The nation famous for its boomerangs has performed the mother of all u-turns after Australia’s governing body for golf, Golf Australia updated its position on COVID-19.
Much like this fair isle, the land Down Under advised all golf facilities to close in late March to help stop the spread of coronavirus. Three weeks later, the Aussies have changed their stance, giving the nation’s golfers the green light to hit the fairways hard again with immediate effect.
“Golf Australia’s focus during the COVID-19 pandemic will always be the wellbeing of the broader community,” read a new statement.
“Combined with our enduring responsibility for our clubs, their staff and all Australian golfers, we remain comfortable that our position recommending that clubs close has been appropriate to this point.
“But, acknowledging the long challenge that lies ahead of all Australians during this pandemic, we have been encouraged to see golf played in comparative safety in five states and one territory in recent weeks as we all adopt social distancing necessities.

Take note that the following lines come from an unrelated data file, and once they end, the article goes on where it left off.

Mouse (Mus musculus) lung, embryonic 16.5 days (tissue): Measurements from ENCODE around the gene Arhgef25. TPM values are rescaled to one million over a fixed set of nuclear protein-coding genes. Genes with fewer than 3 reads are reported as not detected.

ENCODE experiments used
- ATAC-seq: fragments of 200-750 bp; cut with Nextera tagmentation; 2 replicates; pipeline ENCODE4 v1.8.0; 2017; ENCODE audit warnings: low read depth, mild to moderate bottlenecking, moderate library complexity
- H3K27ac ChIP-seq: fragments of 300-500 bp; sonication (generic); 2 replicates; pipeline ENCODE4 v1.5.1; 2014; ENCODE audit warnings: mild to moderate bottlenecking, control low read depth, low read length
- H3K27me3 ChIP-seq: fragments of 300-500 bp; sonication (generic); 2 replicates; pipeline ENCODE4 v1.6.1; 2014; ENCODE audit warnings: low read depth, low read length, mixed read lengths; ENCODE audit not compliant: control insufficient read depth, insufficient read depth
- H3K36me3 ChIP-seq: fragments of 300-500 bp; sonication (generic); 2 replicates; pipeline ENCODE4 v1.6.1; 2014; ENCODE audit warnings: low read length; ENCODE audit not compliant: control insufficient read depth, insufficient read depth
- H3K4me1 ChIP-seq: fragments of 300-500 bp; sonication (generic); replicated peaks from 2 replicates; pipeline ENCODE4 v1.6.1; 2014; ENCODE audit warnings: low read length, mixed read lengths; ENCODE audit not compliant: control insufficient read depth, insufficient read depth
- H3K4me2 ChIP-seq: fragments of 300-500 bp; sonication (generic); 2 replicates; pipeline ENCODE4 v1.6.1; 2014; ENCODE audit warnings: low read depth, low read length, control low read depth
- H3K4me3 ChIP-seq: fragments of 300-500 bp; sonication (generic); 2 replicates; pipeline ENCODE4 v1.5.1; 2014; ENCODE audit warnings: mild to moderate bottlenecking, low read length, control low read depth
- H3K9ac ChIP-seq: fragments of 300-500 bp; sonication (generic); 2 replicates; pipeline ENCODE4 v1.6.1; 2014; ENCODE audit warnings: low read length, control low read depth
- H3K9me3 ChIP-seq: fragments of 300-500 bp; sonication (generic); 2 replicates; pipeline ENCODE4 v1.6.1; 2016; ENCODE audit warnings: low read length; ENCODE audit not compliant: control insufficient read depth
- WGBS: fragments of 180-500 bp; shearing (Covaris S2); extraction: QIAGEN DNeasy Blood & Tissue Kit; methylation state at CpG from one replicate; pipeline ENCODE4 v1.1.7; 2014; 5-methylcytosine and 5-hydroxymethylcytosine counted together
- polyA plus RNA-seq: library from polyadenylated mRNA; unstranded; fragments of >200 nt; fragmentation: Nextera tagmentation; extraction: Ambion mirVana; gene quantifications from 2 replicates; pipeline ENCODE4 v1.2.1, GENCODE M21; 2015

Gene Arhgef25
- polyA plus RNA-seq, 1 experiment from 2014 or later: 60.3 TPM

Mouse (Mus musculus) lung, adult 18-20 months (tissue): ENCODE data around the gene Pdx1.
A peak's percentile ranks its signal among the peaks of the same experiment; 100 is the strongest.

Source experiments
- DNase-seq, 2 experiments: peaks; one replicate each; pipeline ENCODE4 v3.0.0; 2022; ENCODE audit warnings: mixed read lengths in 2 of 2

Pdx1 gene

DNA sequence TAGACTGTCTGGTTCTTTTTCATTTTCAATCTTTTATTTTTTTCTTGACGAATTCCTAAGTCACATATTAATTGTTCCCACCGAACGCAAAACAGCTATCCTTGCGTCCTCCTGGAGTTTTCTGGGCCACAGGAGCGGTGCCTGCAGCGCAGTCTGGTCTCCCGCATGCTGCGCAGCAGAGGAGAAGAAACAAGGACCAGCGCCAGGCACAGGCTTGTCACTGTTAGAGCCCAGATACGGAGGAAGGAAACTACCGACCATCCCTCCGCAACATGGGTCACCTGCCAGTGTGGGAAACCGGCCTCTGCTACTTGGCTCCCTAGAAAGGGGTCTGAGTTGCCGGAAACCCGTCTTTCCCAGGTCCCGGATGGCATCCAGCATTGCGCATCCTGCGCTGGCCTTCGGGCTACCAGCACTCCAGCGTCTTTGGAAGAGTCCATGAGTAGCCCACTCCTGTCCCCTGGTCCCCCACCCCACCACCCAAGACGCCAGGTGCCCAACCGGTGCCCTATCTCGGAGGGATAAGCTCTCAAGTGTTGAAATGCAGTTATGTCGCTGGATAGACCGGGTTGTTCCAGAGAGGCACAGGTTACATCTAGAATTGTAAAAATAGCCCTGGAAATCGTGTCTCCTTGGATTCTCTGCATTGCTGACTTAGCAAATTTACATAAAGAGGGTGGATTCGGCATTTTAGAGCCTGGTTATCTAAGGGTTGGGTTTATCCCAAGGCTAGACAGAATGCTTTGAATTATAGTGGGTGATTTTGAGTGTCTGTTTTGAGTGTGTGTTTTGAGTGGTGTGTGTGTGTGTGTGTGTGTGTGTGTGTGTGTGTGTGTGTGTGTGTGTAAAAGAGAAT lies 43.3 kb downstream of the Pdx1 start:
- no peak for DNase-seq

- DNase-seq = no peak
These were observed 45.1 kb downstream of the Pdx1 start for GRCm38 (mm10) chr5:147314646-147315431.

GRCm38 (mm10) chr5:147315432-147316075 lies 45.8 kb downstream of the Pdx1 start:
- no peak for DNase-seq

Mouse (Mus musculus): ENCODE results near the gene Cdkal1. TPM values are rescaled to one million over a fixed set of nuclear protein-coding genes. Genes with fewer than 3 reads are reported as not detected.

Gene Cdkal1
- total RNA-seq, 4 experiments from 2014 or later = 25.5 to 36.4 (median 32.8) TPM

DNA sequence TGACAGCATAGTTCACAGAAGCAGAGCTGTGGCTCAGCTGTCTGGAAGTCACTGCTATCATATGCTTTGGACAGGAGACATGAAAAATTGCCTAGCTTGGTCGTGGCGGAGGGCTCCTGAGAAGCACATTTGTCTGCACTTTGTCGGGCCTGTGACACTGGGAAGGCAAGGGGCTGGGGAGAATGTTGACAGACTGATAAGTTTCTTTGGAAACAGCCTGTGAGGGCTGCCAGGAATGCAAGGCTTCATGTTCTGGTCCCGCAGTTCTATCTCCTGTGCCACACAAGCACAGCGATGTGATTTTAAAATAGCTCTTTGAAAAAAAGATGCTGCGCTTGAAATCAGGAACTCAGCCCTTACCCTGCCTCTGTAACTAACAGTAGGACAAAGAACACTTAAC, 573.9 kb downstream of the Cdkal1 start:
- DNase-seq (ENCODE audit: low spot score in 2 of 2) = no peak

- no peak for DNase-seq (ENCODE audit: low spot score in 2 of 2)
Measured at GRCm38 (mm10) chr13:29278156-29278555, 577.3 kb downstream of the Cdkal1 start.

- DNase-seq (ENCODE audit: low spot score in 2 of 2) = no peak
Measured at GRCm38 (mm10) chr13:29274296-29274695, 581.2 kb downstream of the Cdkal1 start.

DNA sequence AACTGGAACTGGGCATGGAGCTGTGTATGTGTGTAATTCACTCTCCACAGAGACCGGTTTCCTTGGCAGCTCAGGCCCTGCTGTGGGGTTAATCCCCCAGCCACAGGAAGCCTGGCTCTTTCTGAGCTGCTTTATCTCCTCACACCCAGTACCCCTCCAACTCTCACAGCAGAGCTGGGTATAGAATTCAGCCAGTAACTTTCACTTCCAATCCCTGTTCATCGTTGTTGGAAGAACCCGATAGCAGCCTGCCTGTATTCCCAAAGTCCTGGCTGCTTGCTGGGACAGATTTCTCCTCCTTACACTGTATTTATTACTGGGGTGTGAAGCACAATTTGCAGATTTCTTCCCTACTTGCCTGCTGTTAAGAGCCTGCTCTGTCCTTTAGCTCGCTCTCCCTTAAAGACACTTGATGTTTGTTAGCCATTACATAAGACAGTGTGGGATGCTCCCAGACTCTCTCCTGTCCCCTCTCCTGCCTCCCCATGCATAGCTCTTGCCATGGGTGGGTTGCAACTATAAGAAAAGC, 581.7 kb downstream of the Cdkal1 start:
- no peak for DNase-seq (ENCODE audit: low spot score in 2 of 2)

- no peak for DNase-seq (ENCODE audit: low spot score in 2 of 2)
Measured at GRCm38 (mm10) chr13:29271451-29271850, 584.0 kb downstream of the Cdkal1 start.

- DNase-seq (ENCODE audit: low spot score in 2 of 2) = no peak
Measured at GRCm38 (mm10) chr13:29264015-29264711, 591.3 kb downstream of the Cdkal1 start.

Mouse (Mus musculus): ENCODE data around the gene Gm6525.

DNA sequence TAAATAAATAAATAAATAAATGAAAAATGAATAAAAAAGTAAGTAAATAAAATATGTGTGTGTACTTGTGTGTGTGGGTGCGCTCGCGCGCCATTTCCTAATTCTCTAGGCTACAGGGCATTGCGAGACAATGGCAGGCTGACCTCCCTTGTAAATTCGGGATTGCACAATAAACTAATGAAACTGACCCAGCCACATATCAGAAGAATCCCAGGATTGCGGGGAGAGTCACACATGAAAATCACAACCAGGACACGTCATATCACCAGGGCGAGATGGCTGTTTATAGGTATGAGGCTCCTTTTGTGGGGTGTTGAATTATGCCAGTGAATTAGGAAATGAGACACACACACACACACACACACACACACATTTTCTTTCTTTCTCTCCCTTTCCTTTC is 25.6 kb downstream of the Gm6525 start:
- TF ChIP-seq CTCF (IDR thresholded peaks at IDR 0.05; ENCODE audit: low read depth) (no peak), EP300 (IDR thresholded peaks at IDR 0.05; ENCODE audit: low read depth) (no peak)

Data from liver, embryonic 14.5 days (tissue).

“Under strict and specific safety protocols – enforced by state and territory guidelines as well as individual club rules – Golf Australia is now satisfied that golf can be played at minimal risk. Having worked collaboratively with our clubs and other stakeholders, we are now comfortable to alter our position and encourage courses to open and for people to play.
“As well as social distancing, these safety protocols include keeping gloves on and not touching hands with playing partners, not sharing carts, leaving flags in, reducing hole depth, greater times between groups, not exchanging cards, not using bunker rakes and maintaining personal hygiene.
“The ability to play currently does not apply to those in Victoria and the Northern Territory where golf remains prohibited under local laws. As ever, Golf Australia will continue constructive dialogue and advocacy for golfers with these governments.
“It is important to note that Golf Australia may again alter our position depending on the changing requirements of governments (Federal, state and territory) as the COVID-19 crisis unfolds.”
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